By Fr. Bill Wigmore
Well once again, welcome to the service – & Happy Father’s Day to all the dads here – how’re we doing tonight?
Sometime back, I came a cross one of those top ten lists
that David Letterman reads on The Late Show.
This one was called:
“The Top-Ten Things You’ll Never Hear a Dad Say“
And I figured, since this is Father’s Day,
it might be a good night to read it. So here we go:
Ten things you never heard come out of your father’s mouth:
Number 10 “Well, how ’bout that! … I’m lost! … Looks like we’ll
have to stop and ask for directions.”
Number 9 “You know Pumpkin, now that you’re thirteen, you’ll be ready for un-chaperoned car dates. Won’t that be fun?
Number 8 “I noticed that all your friends seem to have a certain
“up yours” attitude” …… I really like that!”
Number 7 “Here’s a credit card and the keys to my new car – … GO CRAZY!”
Number 6 “What do you mean you wanna play football? Figure skating’s not good enough for you, son?”
Number 5 “Your Mother and I are going away for the weekend … you might want to consider throwing a party.”
Number 4 “Well, I don’t know what’s wrong with your car.
Probably one of those doo-hickey thingies – you
know — that makes it run or something. Just have it towed to a mechanic and pay whatever he asks.”
Number 3 “Now Listen! No son of mine is going to live under this
roof withoutan earring – so quit your belly-aching, and let’s go to themall!”
Number 2 “Whaddya wanna go and get a job for? I make plenty of money for you to spend!”
And the Number 1 thing you never heard your father say:
“Would you mind turning that music up a bit!”
Father’s Day can bring up memories & feelings for all of us –
And for those of us who grew up in homes touched by alcoholism or drug addiction, the memories aren’t always happy.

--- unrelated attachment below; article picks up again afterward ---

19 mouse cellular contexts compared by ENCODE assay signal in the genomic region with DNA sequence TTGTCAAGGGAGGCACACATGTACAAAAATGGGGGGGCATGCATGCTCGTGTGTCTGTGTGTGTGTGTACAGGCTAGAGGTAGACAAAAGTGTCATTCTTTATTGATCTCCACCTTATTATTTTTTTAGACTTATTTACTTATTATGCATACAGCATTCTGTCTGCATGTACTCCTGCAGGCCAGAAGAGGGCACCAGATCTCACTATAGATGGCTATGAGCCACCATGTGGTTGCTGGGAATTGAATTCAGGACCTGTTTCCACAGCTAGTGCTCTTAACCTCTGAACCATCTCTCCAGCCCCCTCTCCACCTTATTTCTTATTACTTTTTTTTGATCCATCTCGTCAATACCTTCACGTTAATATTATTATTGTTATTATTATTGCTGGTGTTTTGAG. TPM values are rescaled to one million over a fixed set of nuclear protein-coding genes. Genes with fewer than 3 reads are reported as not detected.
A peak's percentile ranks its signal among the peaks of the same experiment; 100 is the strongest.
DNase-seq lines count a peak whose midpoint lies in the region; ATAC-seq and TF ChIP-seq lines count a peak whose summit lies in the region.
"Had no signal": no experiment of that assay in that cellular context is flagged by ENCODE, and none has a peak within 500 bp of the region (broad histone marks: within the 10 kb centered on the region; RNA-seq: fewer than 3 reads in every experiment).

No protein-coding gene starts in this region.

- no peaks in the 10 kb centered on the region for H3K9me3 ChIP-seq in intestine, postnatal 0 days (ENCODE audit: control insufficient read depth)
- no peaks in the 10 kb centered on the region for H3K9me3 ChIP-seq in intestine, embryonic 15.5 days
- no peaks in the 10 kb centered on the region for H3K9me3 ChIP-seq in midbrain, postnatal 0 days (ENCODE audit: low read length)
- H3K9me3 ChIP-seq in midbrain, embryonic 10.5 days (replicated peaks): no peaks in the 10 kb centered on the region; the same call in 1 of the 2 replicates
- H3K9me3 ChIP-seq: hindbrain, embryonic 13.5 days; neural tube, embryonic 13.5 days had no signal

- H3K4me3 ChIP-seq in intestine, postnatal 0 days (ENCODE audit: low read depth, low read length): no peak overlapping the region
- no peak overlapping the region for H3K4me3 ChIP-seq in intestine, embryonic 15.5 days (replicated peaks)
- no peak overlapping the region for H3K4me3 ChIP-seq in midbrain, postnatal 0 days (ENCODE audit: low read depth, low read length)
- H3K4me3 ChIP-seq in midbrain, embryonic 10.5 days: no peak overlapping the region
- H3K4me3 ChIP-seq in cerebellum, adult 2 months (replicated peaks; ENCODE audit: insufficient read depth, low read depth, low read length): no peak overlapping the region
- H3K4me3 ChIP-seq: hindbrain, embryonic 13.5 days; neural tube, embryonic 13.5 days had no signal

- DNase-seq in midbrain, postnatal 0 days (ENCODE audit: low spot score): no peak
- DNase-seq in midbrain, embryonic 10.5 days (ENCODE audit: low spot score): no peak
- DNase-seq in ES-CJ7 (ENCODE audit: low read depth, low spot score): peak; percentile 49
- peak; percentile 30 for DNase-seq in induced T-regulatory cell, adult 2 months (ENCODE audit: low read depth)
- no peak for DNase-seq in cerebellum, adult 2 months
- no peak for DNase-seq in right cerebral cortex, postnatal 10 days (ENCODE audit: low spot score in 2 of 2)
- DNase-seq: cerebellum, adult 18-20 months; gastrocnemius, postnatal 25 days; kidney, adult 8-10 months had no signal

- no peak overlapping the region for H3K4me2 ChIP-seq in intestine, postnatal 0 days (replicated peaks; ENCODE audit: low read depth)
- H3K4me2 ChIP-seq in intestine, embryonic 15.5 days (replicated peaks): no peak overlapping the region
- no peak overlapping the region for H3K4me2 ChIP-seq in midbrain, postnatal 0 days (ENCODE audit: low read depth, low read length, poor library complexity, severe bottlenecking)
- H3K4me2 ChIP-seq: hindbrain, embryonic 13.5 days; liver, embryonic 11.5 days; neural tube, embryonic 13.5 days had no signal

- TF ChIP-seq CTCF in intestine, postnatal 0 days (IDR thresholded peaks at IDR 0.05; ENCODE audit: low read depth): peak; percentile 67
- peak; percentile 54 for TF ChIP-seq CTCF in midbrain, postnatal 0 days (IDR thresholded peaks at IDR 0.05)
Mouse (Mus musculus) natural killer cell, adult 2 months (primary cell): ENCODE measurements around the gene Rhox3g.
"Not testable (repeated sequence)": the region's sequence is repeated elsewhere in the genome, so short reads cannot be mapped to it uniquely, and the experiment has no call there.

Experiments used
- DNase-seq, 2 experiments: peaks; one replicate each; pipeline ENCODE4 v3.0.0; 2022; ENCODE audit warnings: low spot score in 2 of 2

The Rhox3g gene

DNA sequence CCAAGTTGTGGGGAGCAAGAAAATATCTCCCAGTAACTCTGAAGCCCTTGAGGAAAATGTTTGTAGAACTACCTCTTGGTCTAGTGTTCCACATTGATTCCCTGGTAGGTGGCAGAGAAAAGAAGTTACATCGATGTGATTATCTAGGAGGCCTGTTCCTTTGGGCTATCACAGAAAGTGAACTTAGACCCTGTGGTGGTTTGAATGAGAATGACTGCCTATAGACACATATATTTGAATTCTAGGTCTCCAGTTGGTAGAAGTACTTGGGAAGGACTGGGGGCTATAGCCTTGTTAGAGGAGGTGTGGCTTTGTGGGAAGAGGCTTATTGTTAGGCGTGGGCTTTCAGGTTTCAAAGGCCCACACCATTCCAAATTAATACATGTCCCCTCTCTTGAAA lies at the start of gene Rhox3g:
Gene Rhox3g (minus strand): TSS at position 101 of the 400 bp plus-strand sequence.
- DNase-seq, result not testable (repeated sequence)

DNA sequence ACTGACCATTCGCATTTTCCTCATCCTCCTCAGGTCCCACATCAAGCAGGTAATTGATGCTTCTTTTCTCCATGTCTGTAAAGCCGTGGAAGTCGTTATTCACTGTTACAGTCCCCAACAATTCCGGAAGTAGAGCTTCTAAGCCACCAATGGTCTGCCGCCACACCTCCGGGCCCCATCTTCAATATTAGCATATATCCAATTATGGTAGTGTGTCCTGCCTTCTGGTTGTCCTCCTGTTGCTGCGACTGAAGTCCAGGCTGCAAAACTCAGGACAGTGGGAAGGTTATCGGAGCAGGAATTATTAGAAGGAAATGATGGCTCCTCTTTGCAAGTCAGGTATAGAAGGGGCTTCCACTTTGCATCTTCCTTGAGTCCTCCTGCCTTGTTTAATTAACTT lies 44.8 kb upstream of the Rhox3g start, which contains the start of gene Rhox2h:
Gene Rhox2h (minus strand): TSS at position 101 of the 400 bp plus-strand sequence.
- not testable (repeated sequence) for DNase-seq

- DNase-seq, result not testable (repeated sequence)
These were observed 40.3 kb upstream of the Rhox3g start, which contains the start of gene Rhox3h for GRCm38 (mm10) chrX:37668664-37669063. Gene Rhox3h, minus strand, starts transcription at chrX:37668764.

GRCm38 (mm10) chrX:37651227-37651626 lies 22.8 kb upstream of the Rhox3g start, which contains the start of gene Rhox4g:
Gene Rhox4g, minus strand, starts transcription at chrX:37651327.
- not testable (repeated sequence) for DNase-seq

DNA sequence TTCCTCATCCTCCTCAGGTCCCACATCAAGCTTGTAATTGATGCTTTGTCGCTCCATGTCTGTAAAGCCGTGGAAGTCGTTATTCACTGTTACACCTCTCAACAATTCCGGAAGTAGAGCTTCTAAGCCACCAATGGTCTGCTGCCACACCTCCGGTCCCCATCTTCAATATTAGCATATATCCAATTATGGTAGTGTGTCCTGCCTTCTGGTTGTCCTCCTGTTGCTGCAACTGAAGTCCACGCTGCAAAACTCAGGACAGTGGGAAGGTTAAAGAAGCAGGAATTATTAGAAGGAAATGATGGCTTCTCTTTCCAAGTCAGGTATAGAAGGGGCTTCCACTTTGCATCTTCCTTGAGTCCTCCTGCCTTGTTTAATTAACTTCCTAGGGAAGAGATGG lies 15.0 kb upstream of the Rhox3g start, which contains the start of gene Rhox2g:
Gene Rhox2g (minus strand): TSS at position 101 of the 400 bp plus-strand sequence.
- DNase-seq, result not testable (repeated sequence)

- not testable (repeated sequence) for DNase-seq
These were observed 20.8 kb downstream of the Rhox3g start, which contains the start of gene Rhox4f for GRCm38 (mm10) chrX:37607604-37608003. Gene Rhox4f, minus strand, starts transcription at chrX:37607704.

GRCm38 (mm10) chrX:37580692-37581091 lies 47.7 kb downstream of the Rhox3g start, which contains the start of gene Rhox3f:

I know a priest who served for many years as the chaplain in a very large state prison.
And he tells the story of how, during his very first year there:
when Mother’s Day arrived in early May,
he was overwhelmed with requests from the prisoners for
Mother’s Day cards for the men to send home.
He gave out boxes and boxes of ‘em – but he never seemed
to have enough to meet all the demand.
And so the priest said to himself – next time, he wasn’t going to be
caught short –
and so the very next month, when Father’s Day rolled around,
he’d stocked up with plenty of cards –
but he was shocked at what happened next – almost none of the men asked for them. This time he was left with boxes and boxes of unused cards.
When he asked one of the other chaplains why nobody wanted the cards the guy said: “Welcome to prison! Most of these men never knew their fathers
and a lot of the ones who do would just as soon forget ‘em.”
Father’s Day can bring up memories & feelings that many of us would just as soon forget.
I’ve spoken about the problems I had with my own father.
He was a bad alcoholic who had the added problem of often getting violent when he got drunk.
I was on the receiving end of a lot of that when I was growing up.
My experience of what a father is – wasn’t good.
A father wasn’t safe – a father wasn’t to be trusted –
And like the kid in tonight’s gospel, I couldn’t wait to get away from home – and I planned to never go back.